We have been thinking about a new car, a hybrid, and of course all the info you read about is that are they really worth the extra cost? Well as I watch the $4 and $5 gas prices that the bood ******* speculators have produced, I made my choice. I would rather pay an extra 2or 3 grand to buy a car that will not put that money into buying gas . In 2008 the barrel was over $140 before prices got to this point and now the greedy SOBs want more money even faster. Shame on the GREEDY SOB's. But our choice is buy a hybrid and let those speculators/investors suck that gas that I will NOT be putting into my car or my childrens cause I will make sure they also have hybrids or electrics. Cause we need to all do something to show me them we DO hate high pricesbecause of the greed of others!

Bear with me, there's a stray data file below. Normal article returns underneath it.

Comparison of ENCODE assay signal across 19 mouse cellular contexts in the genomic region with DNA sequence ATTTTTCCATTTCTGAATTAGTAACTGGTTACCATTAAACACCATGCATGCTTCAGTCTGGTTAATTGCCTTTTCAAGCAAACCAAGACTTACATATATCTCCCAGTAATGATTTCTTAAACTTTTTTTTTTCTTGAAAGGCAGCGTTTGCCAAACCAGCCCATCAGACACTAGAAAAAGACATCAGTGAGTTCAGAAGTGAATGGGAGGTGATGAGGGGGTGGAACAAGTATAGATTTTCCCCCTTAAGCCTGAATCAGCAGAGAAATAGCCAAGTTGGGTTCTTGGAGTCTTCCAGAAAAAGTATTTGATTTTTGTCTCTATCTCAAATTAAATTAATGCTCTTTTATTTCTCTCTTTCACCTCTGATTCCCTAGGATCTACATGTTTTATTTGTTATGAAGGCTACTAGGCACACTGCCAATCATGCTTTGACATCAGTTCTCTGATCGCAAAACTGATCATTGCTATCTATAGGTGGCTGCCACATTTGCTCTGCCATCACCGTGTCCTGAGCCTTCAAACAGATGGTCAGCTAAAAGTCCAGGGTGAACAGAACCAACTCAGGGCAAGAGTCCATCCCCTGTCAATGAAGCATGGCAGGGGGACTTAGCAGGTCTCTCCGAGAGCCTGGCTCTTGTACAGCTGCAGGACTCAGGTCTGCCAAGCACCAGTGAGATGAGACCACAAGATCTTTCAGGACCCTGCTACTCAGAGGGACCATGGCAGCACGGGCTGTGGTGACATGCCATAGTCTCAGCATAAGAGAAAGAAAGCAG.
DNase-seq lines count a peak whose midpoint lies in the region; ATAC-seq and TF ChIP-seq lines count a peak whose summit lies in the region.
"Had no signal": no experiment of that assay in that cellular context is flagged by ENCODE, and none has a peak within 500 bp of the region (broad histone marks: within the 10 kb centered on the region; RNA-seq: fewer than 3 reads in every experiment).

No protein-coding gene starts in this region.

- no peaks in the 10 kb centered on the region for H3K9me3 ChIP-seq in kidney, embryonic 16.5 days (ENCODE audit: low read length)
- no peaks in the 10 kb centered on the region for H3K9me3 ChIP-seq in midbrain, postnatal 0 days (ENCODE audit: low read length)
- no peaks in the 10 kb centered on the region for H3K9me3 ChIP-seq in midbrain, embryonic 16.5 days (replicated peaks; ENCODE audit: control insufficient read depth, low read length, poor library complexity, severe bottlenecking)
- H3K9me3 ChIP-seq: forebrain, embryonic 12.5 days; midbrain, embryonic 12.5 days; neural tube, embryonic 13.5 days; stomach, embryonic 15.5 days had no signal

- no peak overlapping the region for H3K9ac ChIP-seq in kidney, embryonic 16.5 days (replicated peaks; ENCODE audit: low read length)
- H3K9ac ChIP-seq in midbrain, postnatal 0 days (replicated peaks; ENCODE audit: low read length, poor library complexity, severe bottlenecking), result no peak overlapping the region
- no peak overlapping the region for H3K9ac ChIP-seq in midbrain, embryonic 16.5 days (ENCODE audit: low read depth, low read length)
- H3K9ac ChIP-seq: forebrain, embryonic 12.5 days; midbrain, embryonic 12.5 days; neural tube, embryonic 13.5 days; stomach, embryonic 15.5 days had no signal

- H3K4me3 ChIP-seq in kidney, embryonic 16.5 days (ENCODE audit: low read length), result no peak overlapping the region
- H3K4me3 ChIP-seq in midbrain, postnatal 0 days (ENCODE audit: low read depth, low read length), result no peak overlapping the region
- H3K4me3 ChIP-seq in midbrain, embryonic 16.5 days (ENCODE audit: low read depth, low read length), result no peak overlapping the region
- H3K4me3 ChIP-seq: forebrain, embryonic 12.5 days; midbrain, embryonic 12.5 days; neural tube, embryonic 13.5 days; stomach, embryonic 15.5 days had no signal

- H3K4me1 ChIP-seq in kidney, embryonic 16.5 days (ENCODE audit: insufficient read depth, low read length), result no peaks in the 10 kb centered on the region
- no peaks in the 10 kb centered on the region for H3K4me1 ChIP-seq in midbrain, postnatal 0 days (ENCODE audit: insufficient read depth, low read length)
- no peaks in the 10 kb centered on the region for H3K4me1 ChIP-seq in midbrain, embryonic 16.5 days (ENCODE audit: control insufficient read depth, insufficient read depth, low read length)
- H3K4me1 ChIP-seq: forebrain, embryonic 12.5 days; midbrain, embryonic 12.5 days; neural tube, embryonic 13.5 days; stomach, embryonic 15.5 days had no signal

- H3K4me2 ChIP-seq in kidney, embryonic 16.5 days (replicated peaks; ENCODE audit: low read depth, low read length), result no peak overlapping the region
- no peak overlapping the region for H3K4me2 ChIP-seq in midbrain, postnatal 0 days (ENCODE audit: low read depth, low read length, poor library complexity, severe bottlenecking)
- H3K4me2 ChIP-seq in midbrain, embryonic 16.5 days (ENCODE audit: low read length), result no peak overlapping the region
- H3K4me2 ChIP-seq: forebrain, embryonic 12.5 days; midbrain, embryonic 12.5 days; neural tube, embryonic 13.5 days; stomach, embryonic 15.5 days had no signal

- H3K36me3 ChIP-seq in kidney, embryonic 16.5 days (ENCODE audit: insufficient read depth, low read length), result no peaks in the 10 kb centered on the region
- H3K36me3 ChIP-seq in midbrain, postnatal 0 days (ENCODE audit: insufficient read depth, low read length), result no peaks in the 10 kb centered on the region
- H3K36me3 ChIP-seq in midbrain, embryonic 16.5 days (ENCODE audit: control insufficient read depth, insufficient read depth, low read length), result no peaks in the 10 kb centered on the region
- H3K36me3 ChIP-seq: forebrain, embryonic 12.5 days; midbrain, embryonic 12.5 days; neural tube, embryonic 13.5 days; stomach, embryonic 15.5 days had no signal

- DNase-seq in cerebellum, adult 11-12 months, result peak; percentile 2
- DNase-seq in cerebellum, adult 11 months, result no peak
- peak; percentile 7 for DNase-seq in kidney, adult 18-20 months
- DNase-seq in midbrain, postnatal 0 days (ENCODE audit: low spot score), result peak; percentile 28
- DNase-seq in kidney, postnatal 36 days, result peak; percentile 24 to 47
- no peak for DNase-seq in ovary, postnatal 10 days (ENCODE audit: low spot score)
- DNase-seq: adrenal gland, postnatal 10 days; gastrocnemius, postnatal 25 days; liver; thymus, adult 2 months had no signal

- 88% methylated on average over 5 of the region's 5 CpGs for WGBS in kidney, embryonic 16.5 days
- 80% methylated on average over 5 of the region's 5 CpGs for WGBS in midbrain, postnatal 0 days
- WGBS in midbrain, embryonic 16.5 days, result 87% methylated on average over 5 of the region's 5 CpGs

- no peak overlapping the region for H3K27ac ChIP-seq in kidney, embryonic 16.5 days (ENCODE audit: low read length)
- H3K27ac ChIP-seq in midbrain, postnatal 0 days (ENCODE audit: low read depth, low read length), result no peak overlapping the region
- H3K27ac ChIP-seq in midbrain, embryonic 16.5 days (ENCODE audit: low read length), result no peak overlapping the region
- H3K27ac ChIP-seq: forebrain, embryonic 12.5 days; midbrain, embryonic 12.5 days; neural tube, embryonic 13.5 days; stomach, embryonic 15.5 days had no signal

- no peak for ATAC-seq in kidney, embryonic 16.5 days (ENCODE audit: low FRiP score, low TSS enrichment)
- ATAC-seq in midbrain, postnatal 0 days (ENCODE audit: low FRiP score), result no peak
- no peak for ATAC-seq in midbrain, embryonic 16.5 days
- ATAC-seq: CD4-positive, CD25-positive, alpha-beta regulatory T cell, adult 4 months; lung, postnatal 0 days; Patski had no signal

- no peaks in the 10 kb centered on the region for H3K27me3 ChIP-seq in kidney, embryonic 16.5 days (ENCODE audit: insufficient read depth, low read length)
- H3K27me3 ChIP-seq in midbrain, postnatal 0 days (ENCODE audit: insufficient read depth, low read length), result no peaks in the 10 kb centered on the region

April 20 2011 at 6:34 PM Report abuse +2 rate up rate down Reply
HAPPY JACK

NOTHIN IN THE ENERGY DEPARTMENT WILL BE CHEAP THIS SUMMER OR THE NEXT SUMMER....DID YOU HEAR ABOUT GAS AT THE PUMP WILL SOON BE SOLD BY THE QUART AT 1.39 9/10....A QUART NOT A GALLION........I THINK THATS A GOOD IDEA.........THIS WILL BLEND IN JUST RIGHT THE WAY THE GROCERY STORE ARE DOING BUSINESS USING SMALLER PACKAGES ,WITH LESS FOOD INSIDE..AND NOT GOING UP IN PRICES WITH THAT ITEM.......

April 20 2011 at 4:13 PM Report abuse +5 rate up rate down Reply
puppydrum21

it is just another market for the spexulators to get into then watch the price

April 20 2011 at 4:10 PM Report abuse +3 rate up rate down Reply
WILLS

Interesting! Really! Now we have bank anaylsts making power bill determinations???????